Doug Ohman: keeping history alive through photos and stories

  Doug Ohman chatted with members of the audience at the Two River Church before his presentation at the Kittson Memorial museum May 6. Ohman is just one of the special events planned at the museum this month to celebrate Minnesota Museum month.                                                        (Enterprise Photo by Linda Andersen)

By Linda Andersen
“Tell more stories; you’ll enrich others’ lives,” advised photographer, author, and storyteller, Doug Ohman, when he presented a program on Sunday, May 6th at the Two River Church located on the Kittson County Museum grounds.
Ohman’s program was one of several programs the Kittson County Historical Society held in honor of Minnesota Museums Month. According to the Minnesota Association of Museum’s website, “Every year throughout May, Minnesota celebrates the great work of museums across the state. For 31 days we tell stories, explore new sites, and learn about the important work of museums.”
An easy to listen to storyteller, Ohman offered words of wisdom and interesting stories as he showed his photos of an old hospital, churches, schools, barns, libraries, and more.
“I love those kinds of roads,” he said as he showed a photo of a Minimum Maintenance Road sign, adding that he finds the “best of Minnesota” on such roads.
“If you ever think you’re alone in the country, you’re not. There’s always somebody watching you.” stated Ohman as he presented a photo of a classic old, white country church, St. Peter’s Lutheran, located in Houston County. “I was going to have my own private church picnic,” he added, as he told of the elderly couple, Raymond and Joyce, who wanted to know what he was doing at their former church. While Raymond mowed the church lawn, Ohman assisted Joyce in watering sapling maple trees that the couple had planted to replace hundred year old maples that were downed in a storm. Ohman spoke of visiting the church 10 years later; Raymond and Joyce had passed on, but the maples were flourishing. Raymond and Joyce were people who saw the importance of “preserving something for others,” Ohman said.
He showed a photo of the courthouse in Bemidji and told of how, during the Cold War, volunteer spotters with binoculars watched for Russian planes from the towers of this building.
He displayed a photo of Duluth Central High School, a massive, beautiful structure built in 1892 and closed in 1972 because it required eight and one-half tons of coal per day for heating.
“If the walls could talk, what stories they’d make,” stated Ohman as he offered slides of other old schools.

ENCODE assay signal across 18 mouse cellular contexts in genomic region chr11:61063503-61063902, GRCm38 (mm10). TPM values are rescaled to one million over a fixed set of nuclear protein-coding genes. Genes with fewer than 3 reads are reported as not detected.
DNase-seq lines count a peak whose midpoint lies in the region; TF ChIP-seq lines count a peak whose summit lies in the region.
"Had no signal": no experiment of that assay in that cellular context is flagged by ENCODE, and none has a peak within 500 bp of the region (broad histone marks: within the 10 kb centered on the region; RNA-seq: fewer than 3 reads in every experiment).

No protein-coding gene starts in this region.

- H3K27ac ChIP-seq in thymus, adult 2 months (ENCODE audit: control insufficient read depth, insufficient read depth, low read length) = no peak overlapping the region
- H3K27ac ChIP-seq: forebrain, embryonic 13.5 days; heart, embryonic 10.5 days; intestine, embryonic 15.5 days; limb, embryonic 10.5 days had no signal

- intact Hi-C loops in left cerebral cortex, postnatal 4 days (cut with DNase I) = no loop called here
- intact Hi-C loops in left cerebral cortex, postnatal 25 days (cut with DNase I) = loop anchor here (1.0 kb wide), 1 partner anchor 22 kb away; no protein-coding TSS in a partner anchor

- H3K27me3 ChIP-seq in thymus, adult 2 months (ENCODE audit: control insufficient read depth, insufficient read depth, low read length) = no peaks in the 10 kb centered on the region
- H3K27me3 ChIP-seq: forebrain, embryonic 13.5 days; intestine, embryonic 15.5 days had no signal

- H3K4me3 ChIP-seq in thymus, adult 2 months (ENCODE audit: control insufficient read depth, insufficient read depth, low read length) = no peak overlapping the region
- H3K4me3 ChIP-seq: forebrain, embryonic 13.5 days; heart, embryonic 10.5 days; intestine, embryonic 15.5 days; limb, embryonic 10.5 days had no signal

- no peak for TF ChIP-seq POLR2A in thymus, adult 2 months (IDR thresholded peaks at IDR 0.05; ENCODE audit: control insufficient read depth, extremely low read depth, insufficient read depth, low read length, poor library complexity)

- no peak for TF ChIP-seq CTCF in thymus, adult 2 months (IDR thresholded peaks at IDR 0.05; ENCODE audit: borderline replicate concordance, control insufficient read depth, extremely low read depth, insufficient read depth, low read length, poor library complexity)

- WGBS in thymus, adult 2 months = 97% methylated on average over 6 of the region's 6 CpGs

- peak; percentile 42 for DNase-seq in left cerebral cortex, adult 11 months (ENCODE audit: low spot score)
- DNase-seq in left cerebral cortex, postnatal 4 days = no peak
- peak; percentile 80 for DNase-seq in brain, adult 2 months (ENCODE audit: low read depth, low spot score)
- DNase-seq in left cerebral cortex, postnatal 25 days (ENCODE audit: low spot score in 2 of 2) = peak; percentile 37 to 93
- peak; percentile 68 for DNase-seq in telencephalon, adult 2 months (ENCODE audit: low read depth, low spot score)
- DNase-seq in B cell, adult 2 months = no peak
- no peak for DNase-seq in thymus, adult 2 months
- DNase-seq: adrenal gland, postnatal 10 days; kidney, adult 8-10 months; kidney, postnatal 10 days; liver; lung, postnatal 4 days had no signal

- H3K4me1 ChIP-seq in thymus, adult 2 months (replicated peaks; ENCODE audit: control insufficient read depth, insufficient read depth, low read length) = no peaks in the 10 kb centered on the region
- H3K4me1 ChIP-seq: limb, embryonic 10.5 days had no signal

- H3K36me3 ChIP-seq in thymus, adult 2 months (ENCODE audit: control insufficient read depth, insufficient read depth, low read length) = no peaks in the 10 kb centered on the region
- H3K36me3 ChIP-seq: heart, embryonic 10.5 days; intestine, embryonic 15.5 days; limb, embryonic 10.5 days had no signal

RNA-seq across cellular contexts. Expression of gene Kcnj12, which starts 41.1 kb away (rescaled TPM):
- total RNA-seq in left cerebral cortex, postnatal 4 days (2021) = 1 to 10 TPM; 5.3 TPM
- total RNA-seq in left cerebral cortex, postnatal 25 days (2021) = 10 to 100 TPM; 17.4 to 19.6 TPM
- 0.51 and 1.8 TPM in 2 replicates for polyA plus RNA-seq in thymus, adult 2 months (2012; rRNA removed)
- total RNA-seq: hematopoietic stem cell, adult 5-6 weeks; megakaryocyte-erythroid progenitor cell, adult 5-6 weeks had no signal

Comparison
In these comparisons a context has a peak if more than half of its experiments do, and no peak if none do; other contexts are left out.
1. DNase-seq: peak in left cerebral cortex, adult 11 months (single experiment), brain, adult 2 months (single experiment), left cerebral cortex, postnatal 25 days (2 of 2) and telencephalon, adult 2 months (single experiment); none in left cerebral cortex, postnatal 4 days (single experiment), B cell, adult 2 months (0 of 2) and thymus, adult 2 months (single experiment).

“I get more requests to talk about barns than any other subject,” he said as a photo of a Sears and Roebuck Mail Order Barn located in Southern Minnesota appeared on the screen. “You literally put it together like a puzzle,” explained Ohman.
“It’s called the Pepto Bismol Barn or the Mary Kay Barn,” he quipped, as he showed a photo of a pink barn.
He suggested one visit Val’s Hamburgers for the “greatest burgers you’ll ever find,” as a photo from a classic 1950’s restaurant located in St. Cloud appeared on the screen.
He showed a photo of a small building in Wasioja, Minn., the last Civil War Recruiting Station in Minnesota. He said all 60 of the men who signed up there were students attending a nearby seminary. Wasioja later became a ghost town.
Ohman showed other photos; Northern Minnesota spots, such as Norris Camp, Old Mill State Park, the Hill Farm, and the dam at Lake Bronson were featured in his presentation.
“We’ve lost a lot of history in Minnesota, but we’ve preserved a lot,” he commented near the program’s conclusion.
He said the stories of his grandmother who came to America through Ellis Island are now gone with her; he regrets that he never heard them. He encouraged grandparents to turn off the T.V. next time the grandchildren come to visit and tell them about their own lives. “I see with each one of you a story,” Ohman told the audience.
Ohman’s important work of preserving history has been published in books, calendars, magazines, and other places. He sold books and note cards that featured his work as refreshments were served at the museum following the presentation.
To learn more about Doug Ohman and his work, visit

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